Creationism and evolution as a belief and a scientific theory are both important parts of modern culture. Science and belief can both be used to explore the vast universe of which we are all a part of. However, one must still understand that a belief cannot be tested and therefore cannot fall within the realm of science. Science is a process that helps us develop our understanding of the physical world and evolution is a part of that. Creationism is best left within the range of theology and faith. As Joseph Campbell said, "When the story is in your mind, then you see its relevance to something happening in your own life. It gives you perspective on what’s happening to you." (The Power of Myth, pg 2). Both evolution and creationism can be a part of Campbell’s story once it is understood that they are not opposing ideas, but perspectives that can work together to encompass a greater whole.

7 Comments:

Anonymous Jeff said...

First off, I strongly believe that there is no such thing as evolution. If you actually read Darwin's theory it is just that, theory. There is no proof of evolution. The skeletons they have found of Australopithicus and other supposed precursors to homo sapians can be explained away in other ways. Evolution has been given weight cuz people can look at a monkey and imagine that we might somehow have come from them. But science is hardly infallible. Throughout my lifetime science has been proven wrong time and again. After all, scientists are just human beings and we all make mistakes. For years they told us, through schoolbooks and Flintstones cartoons, what a Brontosaurus looks like. Now they tell us that they had the wrong head on this dinosaur and we've all been taught incorrectly. We were told by scientists that saccarin was better for us than sugar. Whoops! Turns out saccarin causes cancer. Seems like everyday we are told how wrong science has been. As far as evolution, we were told that we share most in common genetically with a chimpanzee. Then a couple of years ago they found out that we actually have more in common genetically with the common canine. That's right, dogs. So how does that jibe with Darwin's theory?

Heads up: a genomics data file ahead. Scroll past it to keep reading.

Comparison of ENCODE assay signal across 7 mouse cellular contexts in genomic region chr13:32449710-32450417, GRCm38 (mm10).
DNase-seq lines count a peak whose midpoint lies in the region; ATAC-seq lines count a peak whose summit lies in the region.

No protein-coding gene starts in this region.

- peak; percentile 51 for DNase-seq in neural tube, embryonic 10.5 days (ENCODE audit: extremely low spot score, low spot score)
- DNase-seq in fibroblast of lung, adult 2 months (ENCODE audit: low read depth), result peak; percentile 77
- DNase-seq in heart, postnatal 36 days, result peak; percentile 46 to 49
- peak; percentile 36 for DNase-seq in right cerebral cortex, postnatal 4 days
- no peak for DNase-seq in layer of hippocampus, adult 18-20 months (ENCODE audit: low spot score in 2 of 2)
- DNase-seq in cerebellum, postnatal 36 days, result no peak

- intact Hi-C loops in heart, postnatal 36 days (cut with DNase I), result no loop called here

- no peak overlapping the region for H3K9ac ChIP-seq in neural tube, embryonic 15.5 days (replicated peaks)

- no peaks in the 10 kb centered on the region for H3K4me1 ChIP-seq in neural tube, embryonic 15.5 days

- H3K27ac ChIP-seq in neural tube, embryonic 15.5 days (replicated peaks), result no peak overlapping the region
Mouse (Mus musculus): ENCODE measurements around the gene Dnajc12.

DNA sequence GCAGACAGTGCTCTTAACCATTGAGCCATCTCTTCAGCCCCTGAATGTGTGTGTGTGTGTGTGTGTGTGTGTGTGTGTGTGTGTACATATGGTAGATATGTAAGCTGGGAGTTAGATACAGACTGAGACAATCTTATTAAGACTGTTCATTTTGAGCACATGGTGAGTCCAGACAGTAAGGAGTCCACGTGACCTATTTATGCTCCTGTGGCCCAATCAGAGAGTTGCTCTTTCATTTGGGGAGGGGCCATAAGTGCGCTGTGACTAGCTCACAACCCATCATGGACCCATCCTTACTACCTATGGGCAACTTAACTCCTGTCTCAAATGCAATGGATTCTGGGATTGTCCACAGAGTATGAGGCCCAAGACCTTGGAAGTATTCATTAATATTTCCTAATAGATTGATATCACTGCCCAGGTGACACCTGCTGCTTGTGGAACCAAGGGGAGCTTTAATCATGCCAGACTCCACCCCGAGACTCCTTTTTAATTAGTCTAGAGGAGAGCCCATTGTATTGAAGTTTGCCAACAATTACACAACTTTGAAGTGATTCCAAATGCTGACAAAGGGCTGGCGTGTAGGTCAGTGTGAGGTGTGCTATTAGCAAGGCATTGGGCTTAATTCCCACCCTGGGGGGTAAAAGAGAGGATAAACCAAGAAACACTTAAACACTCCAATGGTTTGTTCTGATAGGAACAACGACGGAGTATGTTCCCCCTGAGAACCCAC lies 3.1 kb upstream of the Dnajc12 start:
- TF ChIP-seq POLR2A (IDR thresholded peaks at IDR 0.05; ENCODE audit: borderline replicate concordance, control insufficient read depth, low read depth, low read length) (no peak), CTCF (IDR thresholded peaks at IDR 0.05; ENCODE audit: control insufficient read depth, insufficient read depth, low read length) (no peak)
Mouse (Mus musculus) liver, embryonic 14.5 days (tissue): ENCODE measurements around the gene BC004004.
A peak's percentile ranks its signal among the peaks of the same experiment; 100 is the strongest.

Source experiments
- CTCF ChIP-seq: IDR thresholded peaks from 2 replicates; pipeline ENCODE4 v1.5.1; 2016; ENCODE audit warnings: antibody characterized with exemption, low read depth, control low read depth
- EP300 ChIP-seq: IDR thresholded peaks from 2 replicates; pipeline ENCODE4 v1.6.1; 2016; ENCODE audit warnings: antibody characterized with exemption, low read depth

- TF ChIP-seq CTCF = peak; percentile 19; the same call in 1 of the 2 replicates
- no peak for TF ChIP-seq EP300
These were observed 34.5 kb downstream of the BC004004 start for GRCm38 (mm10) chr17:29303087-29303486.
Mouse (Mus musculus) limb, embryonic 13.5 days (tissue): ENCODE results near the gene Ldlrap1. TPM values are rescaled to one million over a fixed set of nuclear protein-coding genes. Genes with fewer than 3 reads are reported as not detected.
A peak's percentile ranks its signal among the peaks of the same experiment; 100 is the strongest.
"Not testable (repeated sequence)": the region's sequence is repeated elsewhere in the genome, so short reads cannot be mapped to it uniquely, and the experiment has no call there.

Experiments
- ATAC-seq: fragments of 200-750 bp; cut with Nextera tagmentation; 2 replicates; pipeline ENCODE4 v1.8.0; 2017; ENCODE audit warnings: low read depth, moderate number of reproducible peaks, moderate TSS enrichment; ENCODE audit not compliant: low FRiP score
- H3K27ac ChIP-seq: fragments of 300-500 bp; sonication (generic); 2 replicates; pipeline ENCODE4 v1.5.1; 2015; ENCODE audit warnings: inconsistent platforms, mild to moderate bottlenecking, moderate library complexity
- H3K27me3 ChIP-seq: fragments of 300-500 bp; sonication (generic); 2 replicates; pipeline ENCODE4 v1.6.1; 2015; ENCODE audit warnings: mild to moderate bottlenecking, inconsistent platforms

The honest truth is that we have no idea where we came from or how. Maybe it was creationism. Maybe it was evoluion(though I highly doubt it). Maybe aliens left us here after they were done building the pyramids and Stonehenge. We just don't know and I don't think we ever will. So why give evolution more time in the classroom than all the other theories? Why not toss them all out there as they are all equally valid?
Cshiana, as you grow older you will learn that science is a crock of crap. DNA is not the rock solid evidence we've been led to believe. There are people called chimeras who have more than one strand of DNA. Science is full of garbage. Take it from someone who has had several family members misdiagnosed by doctors and the best in the medical field. And look at NASA. They had 2.5 years to fix a tile problem and they couldn't even figure that out. Or how about when they lose unmanned craft? Given the choice between faith in man or faith in God, I'll choose God every time.
Oh, my oldest brother has Masters degrees in both anthropology and geology. He's a scientist of sorts and you should see how often I prove him wrong.

Sunday, June 18, 2006  
Anonymous Jim said...

Jeff- Reagrding your comment "There are people called chimeras who have more than one strand of DNA" - cool where can I read about them, that sounds really interesting.